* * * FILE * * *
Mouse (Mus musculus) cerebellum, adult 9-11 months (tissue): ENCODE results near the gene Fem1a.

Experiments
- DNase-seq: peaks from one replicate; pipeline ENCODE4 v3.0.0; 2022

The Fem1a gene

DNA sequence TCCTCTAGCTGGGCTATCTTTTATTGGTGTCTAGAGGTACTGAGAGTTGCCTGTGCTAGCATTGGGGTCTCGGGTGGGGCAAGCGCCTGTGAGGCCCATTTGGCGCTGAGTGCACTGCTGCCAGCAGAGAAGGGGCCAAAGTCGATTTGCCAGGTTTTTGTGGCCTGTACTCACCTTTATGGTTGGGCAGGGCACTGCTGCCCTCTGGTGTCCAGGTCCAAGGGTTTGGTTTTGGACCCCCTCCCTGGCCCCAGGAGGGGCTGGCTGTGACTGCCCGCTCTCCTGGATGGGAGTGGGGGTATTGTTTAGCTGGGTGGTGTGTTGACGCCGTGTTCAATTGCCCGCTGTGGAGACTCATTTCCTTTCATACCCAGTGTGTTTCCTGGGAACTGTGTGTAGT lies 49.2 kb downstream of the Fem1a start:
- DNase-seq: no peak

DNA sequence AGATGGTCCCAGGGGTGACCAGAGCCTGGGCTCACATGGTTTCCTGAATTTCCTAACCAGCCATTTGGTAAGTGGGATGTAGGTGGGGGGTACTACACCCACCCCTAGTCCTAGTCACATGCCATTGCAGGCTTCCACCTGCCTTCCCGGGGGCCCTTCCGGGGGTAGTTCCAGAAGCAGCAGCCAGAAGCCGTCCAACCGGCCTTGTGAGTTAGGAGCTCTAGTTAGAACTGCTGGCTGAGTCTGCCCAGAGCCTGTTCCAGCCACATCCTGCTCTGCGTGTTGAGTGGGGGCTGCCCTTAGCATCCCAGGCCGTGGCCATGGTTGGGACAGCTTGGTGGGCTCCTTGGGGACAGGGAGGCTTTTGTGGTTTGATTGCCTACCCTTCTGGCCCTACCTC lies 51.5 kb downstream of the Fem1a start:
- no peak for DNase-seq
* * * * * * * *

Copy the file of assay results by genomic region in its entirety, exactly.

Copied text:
Mouse (Mus musculus) cerebellum, adult 9-11 months (tissue): ENCODE results near the gene Fem1a.

Experiments
- DNase-seq: peaks from one replicate; pipeline ENCODE4 v3.0.0; 2022

The Fem1a gene

DNA sequence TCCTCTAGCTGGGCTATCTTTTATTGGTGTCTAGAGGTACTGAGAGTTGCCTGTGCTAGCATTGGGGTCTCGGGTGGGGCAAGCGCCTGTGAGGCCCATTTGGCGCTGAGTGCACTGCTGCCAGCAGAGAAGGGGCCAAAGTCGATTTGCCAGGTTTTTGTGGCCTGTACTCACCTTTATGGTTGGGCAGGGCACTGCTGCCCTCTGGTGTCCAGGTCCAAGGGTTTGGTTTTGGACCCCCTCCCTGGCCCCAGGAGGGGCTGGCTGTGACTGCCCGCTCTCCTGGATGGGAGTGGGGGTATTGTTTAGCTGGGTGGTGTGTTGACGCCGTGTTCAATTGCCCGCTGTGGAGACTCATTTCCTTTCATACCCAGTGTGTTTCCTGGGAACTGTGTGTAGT lies 49.2 kb downstream of the Fem1a start:
- DNase-seq: no peak

DNA sequence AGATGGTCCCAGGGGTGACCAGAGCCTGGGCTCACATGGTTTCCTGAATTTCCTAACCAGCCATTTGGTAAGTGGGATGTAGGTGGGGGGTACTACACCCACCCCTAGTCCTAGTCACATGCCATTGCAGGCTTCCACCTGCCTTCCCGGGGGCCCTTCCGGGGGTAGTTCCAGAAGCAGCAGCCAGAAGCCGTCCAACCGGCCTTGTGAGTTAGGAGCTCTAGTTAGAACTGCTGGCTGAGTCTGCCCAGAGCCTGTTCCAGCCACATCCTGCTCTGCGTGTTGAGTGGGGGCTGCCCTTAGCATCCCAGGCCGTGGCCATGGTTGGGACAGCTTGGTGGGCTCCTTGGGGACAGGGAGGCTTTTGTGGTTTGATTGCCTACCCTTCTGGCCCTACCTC lies 51.5 kb downstream of the Fem1a start:
- no peak for DNase-seq